The Information Commissioner’s Office (ICO) has published guidance on when it considers that the Data Protection Act 1998 (the Act) will apply to the use of social networking and online forums. The guidance is clear that when an organisation posts personal data to, or collects personal data from, an online forum, the Act will apply. The guidance also sets out the steps the ICO would expect an organisation to take when it allows a third party to post personal data to its online forum.
The Act applies a principle-based approach to the protection of personal data, which is defined as data from which a living individual can be identified. The Act imposes obligations on the data controller. Given that "data controller" is defined broadly as "a person who determines the purposes for which and the manner in which any personal data are to be processed", and that "processing" has an equally broad definition, social networking activities will often fall within the scope of the Act. An individual or organisation that posts names or contact details on a social networking site would be a data controller processing personal data under the Act. The social network operator itself may also be considered a data controller.
The ICO has issued guidance on the obligations the Act imposes in respect of social networking as the activities described above are commonplace and, therefore, impose obligations on a large number of individuals and organisations.
The guidance addresses what the ICO sees as the main issues raised by social networking. These are, broadly, personal use of social networking, use by organisations where personal data may be uploaded or downloaded by the organisation and the extent to which obligations are imposed on the operator of a social networking platform.
The ICO is of the view that personal use falls within the domestic purposes exemption found in Section 36 of the Act. Blogging about family activities, for example, does not fall within the data protection principles. If, however, a personal blog is used for commercial purposes, for example a sole trader promoting his or her business, then the domestic purposes exemption is unlikely to apply. The ICO acknowledges that whether the use of social networks is for domestic or non-domestic purposes is not always clear cut and provides working examples for individuals and groups of individuals to consider.
The use of social networking by commercial organisations, in contrast, does not fall within Section 36, even if the information is posted by an individual on behalf of the organisation. Uploading and downloading of personal data in such circumstances is governed by the Act. The more complicated issue is when the provider of a social networking site or online forum is to be considered a data controller under the Act. This is important, as one of the data protection principles (Principle 4) requires that personal data shall be accurate and up to date. If the provider of a forum is a data controller, this raises the question of how far the provider must go in monitoring and moderating the content of its forum to ensure compliance.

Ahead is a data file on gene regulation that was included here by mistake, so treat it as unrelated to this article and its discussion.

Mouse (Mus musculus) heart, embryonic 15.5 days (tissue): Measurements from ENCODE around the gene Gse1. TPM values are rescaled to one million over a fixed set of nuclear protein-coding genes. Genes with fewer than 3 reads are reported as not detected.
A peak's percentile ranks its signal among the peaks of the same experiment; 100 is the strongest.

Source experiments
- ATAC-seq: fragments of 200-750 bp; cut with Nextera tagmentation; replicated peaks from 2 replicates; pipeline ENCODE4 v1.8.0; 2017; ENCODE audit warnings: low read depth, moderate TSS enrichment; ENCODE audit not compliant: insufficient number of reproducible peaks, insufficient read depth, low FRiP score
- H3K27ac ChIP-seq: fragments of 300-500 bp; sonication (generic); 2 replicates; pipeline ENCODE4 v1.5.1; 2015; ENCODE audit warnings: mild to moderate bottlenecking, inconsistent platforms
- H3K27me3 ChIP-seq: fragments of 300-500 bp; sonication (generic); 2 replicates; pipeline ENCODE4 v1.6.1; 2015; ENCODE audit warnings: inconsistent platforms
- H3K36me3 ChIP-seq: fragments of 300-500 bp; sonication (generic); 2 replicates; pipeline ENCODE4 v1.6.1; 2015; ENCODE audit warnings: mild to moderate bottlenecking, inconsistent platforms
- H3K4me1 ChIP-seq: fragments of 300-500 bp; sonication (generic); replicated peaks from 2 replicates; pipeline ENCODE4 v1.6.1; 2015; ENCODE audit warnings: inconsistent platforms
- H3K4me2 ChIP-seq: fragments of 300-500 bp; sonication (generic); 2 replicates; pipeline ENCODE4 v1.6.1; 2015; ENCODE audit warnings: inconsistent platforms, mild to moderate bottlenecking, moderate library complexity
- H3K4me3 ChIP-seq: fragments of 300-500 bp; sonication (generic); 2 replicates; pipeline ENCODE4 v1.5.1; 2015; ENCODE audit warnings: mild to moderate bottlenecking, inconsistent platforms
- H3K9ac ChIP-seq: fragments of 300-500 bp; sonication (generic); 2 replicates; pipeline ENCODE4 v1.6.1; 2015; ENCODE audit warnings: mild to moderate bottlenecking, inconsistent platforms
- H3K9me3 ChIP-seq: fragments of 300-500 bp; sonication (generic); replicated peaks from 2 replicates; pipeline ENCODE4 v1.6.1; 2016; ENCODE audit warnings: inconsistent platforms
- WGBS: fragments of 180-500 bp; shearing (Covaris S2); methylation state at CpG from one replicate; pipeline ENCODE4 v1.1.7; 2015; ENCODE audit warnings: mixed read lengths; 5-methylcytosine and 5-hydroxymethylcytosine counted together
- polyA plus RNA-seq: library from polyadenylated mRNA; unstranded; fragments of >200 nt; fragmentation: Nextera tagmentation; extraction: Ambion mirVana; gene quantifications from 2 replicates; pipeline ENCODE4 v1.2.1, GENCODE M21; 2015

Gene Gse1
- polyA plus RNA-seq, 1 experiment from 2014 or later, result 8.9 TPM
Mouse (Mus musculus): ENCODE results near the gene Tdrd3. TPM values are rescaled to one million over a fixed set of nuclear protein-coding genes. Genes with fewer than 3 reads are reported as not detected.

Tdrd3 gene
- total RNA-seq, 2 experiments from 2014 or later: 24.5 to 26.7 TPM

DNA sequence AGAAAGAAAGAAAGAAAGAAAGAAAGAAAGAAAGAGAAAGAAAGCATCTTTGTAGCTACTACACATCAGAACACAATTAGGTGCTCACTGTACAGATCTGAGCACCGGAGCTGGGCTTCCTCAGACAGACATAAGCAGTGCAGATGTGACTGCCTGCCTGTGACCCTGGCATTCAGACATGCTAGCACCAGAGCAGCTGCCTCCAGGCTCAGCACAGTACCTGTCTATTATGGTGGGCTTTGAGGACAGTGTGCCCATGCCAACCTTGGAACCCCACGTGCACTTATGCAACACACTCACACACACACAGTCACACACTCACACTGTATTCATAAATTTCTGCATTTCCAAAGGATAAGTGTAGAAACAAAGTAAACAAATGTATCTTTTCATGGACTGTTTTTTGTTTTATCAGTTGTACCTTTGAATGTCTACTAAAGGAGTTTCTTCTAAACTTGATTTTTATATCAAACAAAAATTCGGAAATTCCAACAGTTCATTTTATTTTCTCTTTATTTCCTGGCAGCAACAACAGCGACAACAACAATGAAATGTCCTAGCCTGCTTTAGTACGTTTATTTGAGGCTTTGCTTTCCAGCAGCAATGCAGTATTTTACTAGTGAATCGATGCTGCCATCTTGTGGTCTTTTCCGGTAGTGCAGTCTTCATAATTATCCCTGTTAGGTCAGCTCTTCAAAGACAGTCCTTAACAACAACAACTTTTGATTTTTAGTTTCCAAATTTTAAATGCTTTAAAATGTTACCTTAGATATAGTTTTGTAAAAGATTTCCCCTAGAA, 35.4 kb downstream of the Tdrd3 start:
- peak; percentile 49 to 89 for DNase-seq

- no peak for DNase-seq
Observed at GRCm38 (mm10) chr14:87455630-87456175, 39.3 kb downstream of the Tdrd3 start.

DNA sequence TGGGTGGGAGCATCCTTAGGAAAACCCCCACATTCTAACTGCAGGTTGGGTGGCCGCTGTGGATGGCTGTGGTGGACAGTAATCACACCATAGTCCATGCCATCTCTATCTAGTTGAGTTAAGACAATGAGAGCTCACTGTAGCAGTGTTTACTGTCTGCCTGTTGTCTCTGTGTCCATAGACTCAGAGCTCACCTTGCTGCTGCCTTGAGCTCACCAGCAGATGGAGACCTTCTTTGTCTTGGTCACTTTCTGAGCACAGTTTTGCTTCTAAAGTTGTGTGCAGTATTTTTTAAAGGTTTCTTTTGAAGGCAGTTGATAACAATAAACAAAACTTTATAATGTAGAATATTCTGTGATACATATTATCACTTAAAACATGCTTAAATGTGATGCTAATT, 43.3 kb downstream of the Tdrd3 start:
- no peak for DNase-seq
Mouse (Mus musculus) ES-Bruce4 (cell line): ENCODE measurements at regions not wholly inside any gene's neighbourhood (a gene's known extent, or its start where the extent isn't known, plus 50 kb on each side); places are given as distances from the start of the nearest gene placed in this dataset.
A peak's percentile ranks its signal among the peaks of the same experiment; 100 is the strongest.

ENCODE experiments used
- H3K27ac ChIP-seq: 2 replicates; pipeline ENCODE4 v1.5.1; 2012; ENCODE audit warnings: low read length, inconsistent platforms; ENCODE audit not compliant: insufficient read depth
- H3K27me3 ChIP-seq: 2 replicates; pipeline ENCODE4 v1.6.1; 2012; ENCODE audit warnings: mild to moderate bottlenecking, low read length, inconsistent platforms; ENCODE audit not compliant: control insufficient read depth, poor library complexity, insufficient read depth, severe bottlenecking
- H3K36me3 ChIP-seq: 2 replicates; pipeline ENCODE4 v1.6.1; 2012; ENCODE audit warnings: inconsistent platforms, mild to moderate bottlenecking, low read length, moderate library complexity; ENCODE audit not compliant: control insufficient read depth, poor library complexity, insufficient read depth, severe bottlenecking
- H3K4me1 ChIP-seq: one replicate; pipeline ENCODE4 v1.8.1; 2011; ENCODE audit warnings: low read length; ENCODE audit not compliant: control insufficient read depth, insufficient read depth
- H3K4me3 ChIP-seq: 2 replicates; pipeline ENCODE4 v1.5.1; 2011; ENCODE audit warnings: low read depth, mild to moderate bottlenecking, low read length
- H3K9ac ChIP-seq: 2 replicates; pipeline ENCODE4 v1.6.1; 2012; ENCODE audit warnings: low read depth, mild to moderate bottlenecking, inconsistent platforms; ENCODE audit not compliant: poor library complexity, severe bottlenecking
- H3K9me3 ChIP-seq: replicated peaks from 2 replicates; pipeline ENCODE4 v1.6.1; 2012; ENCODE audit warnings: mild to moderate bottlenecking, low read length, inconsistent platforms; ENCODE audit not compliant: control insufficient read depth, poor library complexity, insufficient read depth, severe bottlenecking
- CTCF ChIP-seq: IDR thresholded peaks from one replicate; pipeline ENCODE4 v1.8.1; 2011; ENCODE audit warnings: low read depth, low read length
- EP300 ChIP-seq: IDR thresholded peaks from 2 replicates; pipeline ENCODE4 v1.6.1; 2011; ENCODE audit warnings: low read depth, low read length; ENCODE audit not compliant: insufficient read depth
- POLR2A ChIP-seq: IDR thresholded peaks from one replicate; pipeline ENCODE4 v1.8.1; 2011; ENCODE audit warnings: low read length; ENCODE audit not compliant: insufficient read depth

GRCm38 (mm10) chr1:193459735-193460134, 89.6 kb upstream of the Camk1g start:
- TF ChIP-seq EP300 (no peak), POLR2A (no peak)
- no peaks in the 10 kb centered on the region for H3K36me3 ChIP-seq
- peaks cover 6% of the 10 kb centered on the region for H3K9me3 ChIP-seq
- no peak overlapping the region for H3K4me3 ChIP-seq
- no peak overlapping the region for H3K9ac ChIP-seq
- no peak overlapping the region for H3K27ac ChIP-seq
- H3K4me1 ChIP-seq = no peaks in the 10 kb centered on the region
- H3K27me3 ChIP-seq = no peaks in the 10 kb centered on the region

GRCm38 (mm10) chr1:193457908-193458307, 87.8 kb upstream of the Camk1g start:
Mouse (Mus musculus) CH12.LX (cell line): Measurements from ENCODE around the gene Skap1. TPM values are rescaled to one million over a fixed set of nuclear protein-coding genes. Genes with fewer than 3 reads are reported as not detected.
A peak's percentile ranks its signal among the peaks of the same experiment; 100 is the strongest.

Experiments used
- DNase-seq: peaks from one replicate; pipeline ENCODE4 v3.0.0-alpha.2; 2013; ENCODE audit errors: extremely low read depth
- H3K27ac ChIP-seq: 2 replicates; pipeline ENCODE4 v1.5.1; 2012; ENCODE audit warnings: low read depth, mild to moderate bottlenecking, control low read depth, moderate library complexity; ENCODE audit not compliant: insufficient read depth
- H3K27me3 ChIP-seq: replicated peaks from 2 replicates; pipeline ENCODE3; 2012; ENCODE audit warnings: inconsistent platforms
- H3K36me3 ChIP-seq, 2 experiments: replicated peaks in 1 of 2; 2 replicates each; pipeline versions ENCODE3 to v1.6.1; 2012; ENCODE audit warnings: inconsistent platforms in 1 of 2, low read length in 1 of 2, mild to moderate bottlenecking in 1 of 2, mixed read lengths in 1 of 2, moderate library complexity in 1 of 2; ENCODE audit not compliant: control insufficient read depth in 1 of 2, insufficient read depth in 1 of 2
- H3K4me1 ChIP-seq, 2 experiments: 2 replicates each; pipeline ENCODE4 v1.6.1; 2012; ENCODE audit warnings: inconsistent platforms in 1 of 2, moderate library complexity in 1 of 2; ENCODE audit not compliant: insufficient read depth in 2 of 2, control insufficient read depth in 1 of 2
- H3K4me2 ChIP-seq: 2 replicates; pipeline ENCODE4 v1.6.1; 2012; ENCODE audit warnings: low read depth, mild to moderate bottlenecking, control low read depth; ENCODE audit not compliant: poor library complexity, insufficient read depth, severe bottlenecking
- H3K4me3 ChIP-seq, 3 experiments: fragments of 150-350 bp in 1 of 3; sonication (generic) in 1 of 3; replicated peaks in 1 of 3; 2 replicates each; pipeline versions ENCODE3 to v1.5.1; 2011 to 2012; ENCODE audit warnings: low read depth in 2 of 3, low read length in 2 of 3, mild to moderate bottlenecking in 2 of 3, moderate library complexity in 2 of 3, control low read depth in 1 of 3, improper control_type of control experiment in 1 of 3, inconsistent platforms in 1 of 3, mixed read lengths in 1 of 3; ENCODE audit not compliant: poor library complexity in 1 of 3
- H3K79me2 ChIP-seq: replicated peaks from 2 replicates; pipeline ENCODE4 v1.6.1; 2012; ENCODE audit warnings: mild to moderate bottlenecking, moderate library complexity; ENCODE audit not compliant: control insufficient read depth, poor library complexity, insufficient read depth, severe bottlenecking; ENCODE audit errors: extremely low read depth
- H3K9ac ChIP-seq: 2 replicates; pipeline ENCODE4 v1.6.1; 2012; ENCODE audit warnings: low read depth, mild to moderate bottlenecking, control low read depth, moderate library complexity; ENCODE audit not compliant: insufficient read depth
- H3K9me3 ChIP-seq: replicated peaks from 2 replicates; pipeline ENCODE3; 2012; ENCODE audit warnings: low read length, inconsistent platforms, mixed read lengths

The ICO takes the view that in such circumstances the Act imposes the obligation to take reasonable steps to make sure personal data posted by third parties and presented as fact rather than opinion is accurate. "Reasonable steps" are to be assessed on a case-by-case basis, but would not extend as far as pre-moderating every post. The ICO favours a proportionate approach and would look for the provider to have in place clear policies as to content and a mechanism for complaining about inaccurate posts.
The ICO’s guidance on social networking, in particular the clarification on whether or not an individual can rely on the domestic processing exemption and the extent to which a provider of a forum needs to engage with third party posters in order to comply with the Act, is welcome. Although social networking is a useful tool in engaging consumers, commercial organisations need to ensure compliance with the Act and make sure their employees also understand the organisation’s obligations. The dynamic nature of social networking means that organisations should have in place clear policies and a mechanism for educating employees who may be engaged in social networking on behalf of the organisation.